Katrina lied to her husband to hide a pregnancy that could put her, her child and the life of her husband in danger (Ichabod more so for concentration and emotional stability reasons). She never had the opportunity, because of Ichabod’s death, to reveal or share in one the greatest happiness’s of her life. Soon after, the people presumably closest to her (outside of Ichabod) threatened her life and ultimately the life of her child. Forced to part with the one thing that meant most to her and the only thing that linked her to her dead husband, she fled without her family and still ended up in Purgatory. All of this because she chose love over comfort.

The episode’s focus was ultimately about Ichabod’s determination to rectify his wrongs. It was meant for us to understand and sympathize with his hurt over the loss of his family and his perceived guilt. What the culmination of this three episode arc has left us with is a man who is greatly hurting, won’t let anyone help him, and now – according to Moloch – will be Team Witness’ downfall. What does this signal for Ichabod and the larger story’s development? Will he remain in this pool of emotions constantly trying not to drown, or will Ichabod finally accept the weight of his life as a witness and become stronger for it?

Pictured (L-R): John Noble, Tom Mison, Nicole Beharie -- Photo by: Brownie Harris/FOX

Pictured (L-R): John Noble, Tom Mison, and Nicole Beharie — Photo by: Brownie Harris/FOX

What also became clearer is how much Abbie is taking a backseat to Crane in his arc, unlike he in her own. Part of this comes from how much humor fills the space of a plot line. Crane has acted primarily as Sleepy Hollow‘s comic relief. Abbie’s always been more of the play it straight partner. With the perspective switch, there’s less humor to balance the heavy emotional development. As a result it can feel like you’re dodging a plethora of angst darts while Abbie stands around and consoles from a distance the (literal) old soul. Up the humor on Abbie’s end and you’ll up her presence, even if not developmentally, on the show.

Another reason is that for the third time, Ichabod – probably the least equipped to physically handle modern day monster battle – has decided to go at something alone. One of Abbie’s greatest attributes is her fighting ability and she has more often than Crane saved the day. It probably wouldn’t be so obvious that she’s sitting out if she was doing something other than… well, sitting out. Even the character notes this – in a joke – as Ichabod marches into a den full of witches. Abbie’s hero arc felt  more dynamic because of how many other supporting characters were allowed to do their jobs and support. Ichabod’s arc, while moving, has felt slower and less exciting.

The episode’s conclusion did appear to signify a move back towards the central story. When the show returns next year hopefully we are privy to episodes aware that when the duo plays together, viewers stay together.

Sleepy Hollow returns with all new episodes Monday, January 13 at 9:00 – 10:00 PM ET/PT on FOX.


  1. Helen

    December 10, 2013 at 10:21 pm

    I think youre romanticising Abbie’s heroic deeds. She always uses her gun as a get out of jail card. Hardly that heroic. Ditto her sister and Irving. They always have an arsenal at their disposal. Crane has to work harder to resolve problems.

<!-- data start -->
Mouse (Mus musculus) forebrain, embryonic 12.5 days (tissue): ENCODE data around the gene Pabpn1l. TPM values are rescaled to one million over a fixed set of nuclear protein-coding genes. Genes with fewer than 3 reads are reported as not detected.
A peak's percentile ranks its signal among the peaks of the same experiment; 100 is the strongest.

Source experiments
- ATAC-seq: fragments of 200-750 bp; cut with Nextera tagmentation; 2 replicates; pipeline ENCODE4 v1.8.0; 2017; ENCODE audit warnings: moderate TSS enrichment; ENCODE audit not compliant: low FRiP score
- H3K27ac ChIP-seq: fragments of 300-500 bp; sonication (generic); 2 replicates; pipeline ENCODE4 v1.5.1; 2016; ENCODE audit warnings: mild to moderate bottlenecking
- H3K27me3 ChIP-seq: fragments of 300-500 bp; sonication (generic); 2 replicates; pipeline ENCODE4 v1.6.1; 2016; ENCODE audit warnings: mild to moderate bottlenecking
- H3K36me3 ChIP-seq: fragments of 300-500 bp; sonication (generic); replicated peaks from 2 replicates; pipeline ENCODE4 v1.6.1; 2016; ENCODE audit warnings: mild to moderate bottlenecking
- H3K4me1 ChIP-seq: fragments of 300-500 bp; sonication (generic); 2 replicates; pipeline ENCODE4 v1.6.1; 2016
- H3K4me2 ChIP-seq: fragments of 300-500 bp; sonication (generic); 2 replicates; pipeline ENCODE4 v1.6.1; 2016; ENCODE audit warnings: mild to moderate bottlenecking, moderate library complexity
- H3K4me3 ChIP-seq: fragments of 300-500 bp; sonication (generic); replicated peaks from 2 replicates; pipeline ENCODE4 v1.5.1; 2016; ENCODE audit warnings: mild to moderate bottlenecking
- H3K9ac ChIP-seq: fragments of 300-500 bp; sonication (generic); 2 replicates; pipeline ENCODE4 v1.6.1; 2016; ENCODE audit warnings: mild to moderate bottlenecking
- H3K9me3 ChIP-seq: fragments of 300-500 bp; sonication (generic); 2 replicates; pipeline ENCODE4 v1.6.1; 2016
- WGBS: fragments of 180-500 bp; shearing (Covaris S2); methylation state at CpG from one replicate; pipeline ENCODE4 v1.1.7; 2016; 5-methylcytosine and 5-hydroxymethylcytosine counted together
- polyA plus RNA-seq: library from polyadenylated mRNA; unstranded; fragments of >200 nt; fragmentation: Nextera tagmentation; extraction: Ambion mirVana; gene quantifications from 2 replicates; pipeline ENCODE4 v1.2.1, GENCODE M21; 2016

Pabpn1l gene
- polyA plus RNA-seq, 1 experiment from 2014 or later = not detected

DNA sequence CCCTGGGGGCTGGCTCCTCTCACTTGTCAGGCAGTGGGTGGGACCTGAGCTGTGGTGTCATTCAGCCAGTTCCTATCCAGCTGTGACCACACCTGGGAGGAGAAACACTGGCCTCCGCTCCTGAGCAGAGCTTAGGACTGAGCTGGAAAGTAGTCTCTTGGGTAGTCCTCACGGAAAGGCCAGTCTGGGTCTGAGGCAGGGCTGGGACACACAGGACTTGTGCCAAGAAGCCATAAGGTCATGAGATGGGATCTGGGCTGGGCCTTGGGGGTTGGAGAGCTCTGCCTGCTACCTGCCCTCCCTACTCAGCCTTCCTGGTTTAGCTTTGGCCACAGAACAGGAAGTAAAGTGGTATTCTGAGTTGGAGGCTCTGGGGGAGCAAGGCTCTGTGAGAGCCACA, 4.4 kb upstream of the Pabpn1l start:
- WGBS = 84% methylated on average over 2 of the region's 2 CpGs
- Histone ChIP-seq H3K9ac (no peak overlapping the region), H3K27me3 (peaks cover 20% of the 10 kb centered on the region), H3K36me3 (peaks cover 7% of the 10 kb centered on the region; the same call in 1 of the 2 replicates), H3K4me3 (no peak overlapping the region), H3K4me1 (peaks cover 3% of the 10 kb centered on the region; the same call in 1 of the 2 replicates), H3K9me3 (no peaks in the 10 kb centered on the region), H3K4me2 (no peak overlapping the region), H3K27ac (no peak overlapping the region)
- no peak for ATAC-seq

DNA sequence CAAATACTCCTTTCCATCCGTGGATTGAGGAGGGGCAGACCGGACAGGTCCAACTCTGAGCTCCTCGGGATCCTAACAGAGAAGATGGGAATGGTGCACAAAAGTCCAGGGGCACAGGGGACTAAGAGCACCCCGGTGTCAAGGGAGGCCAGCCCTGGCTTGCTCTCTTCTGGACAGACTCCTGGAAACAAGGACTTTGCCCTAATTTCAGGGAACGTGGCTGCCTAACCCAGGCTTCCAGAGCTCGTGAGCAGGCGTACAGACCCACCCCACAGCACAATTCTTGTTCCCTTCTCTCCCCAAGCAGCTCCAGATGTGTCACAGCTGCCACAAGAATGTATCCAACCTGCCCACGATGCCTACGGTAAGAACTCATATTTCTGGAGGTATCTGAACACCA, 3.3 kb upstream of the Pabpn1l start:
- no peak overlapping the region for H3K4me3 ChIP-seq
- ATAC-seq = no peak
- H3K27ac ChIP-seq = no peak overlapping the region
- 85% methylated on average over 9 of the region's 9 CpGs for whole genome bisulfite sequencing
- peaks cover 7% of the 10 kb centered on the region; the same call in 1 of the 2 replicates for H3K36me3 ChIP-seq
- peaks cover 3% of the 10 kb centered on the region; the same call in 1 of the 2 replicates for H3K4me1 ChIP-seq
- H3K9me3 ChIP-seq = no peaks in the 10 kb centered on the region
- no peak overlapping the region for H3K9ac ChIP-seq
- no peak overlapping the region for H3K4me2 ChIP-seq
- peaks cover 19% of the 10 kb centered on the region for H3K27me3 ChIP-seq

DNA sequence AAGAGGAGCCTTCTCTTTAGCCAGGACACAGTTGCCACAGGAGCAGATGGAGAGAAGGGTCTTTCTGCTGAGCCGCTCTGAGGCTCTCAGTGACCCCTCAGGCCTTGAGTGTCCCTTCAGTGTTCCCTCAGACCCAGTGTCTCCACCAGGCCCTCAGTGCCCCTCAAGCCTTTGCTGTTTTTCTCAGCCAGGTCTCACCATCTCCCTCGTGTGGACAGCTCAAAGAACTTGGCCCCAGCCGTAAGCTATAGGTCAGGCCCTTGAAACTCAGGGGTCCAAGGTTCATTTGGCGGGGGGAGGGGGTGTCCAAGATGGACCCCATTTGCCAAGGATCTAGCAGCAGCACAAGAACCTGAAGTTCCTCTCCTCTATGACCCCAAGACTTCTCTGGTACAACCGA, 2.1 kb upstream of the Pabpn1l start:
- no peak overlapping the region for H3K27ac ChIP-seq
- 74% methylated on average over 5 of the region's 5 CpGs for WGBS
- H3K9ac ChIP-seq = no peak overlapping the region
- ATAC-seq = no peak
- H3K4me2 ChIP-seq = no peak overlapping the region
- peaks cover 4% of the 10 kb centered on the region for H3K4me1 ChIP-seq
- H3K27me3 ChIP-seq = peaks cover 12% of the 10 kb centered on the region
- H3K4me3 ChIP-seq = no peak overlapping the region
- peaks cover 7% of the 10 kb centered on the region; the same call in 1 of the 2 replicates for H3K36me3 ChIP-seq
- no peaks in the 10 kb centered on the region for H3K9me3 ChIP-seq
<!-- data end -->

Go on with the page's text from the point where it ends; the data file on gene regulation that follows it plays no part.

• Devina

      December 10, 2013 at 10:28 pm

      Last epppie Crane chopped a monster to pieces with an ax. Was that a ‘get out of jail card’ too? Every ‘active’ character uses weapons of some sort. They even made a joke about Crane’s single bullet, and throwing the gun away after he fired a single shot.
      The reviewer wrote “One of Abbie’s greatest attributes is her fighting ability and she has more often than Crane saved the day.”
      Simply put, thems the facts.

    • Abbey White

      December 12, 2013 at 1:20 am

      I’d have to disagree with you about romanticizing Abbie’s heroism. The majority of the monsters that they’ve battled have been beaten (safely and for the purpose of beating them – not exacting revenge) more so by Abbie, though I do not think there’s been an instance on either end where the monster was defeated alone. The the primary and secondary roles were just reversed. One person is the hand, the other is the trigger.

      She handled the Sandman by facing her faults, accepting them, and moving on. She won out emotionally. Not with a gun. In fact she used a chair, but it was only useful after she “saw through her guilt,” turning sand into glass. In 1×04 it’s Abbie thinking creatively and on her toes that saves Jenny and Ichabod, after she throws the Book of Solomon into the demon fire. Abbie’s persistence in 1×05, along with her uncovering the water link and providing Ichabod with adrenaline, is what saves them. In 1×06 Ichabod is ready to die, but it’s Abbie (along with Jenny’s resourcefulness) who fights tooth and nail, and eventually comes around to saving him even after he’s given up on himself. I would even say that it was Abbie’s gun and visions that removed them from the haunted house in 1×09. Crane went back in to “handle his business.”

      None of this is to diminish what Ichabod brings to the table (which I believe is more substantial than his fish out of water humor). It is meant to point out how odd it feels that when dealing with something that’s totally in Abbie’s element (fighting) she’s not even in it, while Ichabod was there during her arc reading away and revealing the mysteries of the past that could help them defeat the monsters (his element).